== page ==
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A trip to the north

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Posted Sep. 26, 2015

It was a great week! I got the opportunity to travel north to Lira with the folks from Field of Hope. They are a nonprofit that focuses on agricultural development in Northern Uganda. It is made up of John Deere retirees and employees. This last week we conducted trainings on postharvest loss with women's groups in four different districts: Amolatar, Alebtong, Apac and Dokolo. The trainings covered proper harvesting, handling and storing of crops and were conducted in the local language. It is estimated that around 40 percent of total yield is lost during these times. This is a huge loss that impacts the lives of so many in this region.

Alice and Margaret listening to the training in AmolatarAlice and Margaret listening to the training in Amolatar

The venues for the training ranged from a thatched-roof church to an outdoor classroom under a tree. This was the second round of trainings provided by Field of Hope to the women. The first one covered land preparation, planting, soil health and pest management. They will continue to offer trainings to the women's groups as well as refresher courses every planting season.

Outdoor classroom at ApacOutdoor classroom at Apac

The women we met this week were so nice and welcoming. We interviewed several of them to get baseline data to later determine the effectiveness of Field of Hope's work. Through these interviews, I learned that most women had at least four children with some as many as 16. They struggle to provide enough food for their families before harvest time because they have sold their crops to pay for school fees and no longer have any personal supply. Everyone in this area has the same struggles and are at the mercy of the weather to provide for their families. Hopefully these trainings will help to increase their yields and reduce postharvest loss.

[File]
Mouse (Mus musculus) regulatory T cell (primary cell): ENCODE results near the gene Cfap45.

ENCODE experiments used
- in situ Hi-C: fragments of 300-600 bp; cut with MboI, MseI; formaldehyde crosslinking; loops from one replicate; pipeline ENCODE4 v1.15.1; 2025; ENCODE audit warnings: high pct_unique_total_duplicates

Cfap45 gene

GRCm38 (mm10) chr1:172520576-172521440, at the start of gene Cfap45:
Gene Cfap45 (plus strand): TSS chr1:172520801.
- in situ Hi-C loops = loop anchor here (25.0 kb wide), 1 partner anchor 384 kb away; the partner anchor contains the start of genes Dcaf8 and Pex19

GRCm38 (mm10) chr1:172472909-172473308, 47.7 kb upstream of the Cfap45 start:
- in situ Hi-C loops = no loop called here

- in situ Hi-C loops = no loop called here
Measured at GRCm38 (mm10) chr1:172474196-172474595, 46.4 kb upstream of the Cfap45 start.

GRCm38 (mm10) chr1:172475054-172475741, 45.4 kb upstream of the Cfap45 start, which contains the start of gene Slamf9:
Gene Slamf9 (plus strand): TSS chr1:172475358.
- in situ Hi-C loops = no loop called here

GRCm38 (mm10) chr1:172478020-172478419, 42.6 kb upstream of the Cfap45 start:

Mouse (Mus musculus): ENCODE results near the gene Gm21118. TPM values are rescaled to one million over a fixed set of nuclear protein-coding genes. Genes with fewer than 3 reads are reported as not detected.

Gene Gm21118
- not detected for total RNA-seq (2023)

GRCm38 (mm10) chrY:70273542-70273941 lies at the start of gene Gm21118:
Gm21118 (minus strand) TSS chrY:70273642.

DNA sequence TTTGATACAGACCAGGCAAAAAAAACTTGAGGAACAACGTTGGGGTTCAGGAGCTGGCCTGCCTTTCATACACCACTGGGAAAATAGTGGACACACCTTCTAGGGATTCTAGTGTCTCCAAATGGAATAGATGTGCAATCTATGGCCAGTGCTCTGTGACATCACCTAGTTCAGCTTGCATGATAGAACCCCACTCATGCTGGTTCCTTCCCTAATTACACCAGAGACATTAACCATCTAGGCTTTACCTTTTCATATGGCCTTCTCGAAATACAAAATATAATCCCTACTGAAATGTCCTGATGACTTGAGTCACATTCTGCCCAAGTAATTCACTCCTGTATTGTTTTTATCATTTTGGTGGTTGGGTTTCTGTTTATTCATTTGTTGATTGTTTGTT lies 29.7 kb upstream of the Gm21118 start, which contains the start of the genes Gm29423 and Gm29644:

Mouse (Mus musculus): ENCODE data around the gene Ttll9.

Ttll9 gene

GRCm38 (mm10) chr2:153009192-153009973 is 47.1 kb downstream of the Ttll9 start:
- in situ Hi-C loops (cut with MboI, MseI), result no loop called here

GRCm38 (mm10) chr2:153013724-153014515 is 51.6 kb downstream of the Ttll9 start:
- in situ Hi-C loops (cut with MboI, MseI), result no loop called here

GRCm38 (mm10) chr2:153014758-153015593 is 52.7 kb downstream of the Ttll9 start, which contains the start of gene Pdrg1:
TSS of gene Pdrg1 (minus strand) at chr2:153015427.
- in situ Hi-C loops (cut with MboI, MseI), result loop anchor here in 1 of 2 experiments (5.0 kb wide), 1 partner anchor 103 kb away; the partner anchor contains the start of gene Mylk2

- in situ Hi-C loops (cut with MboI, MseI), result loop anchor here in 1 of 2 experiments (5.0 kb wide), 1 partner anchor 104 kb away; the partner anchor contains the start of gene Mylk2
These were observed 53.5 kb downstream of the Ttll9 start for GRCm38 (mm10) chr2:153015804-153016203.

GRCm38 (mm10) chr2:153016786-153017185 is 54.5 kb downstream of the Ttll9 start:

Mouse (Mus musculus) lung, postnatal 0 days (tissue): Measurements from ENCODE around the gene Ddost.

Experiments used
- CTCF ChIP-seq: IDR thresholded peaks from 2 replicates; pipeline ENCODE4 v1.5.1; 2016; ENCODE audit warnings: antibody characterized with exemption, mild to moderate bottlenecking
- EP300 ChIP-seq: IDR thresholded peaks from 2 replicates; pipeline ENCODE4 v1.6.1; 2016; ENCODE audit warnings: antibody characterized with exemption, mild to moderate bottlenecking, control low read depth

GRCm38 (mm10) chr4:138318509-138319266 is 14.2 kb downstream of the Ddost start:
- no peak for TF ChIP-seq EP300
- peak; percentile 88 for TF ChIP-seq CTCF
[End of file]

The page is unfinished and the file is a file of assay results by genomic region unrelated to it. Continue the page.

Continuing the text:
The women of Apac singing and playing kazoos they fashioned from papaya branches

After the four days of trainings, we headed to Karuma to visit Restoration Gateway, a children's home in the area. On the way, we made a lunch stop at Chobe National Park. The ride into the park was amazing! We saw around 30 giraffes, monkeys, kob, deer, baboons and an elephant. It was my first time to see giraffes in the wild, and they were incredible so beautiful! We ate at a lodge on the Nile and watched the hippos and birds while we ate. The lodge was so elegant and nice. The extreme contrasts of the "haves" and the "have-nots" in Uganda is a little hard to process.

The giraffes at ChobeThe giraffes at Chobe

Once we finished lunch, we toured the Restoration Gateway Campus outside of Karuma. Currently they are home to 110 orphans from Northern Uganda and are looking to improve their agriculture program. They are growing maize, groundnuts, and other vegetables for consumption in the homes. Field of Hope plans to assist them in their project. Restoration Gateway is also in the process of building a state-of-the-art 180-bed hospital for the people in northern Uganda. Medical care is very limited, and this will provide a much needed service.

We got to meet some of the children and eat in one of the houses with the house mom and eight children. They were so sweet! There is one house that is dedicated to the five babies at Restoration Gateway. One baby came to them after being abandoned by the mother at the weight of only 1.4 kilograms (about 3 pounds). They named her baby Miracle because they did not believe she would survive at first with the limited medical care in the north. Although she is tiny, she is doing well. Restoration Gateway is truly doing some wonderful things in the north.

Baby MiracleBaby Miracle so tiny!

Me and Baby RuthMe and Baby Ruth

Photos courtesy of Lianna Sholz

About the Author

Jennifer Bryant is a 2015 Noble-Watoto Fellow working at Watoto Child Care Ministries in Uganda. Bryant is from Oklahoma City, Oklahoma, and is in her first year of the master of international agriculture program at Oklahoma State University, where she focuses on international agriculture development and sustainability.

Jennifer Bryant
2015 Noble-Watoto Fellow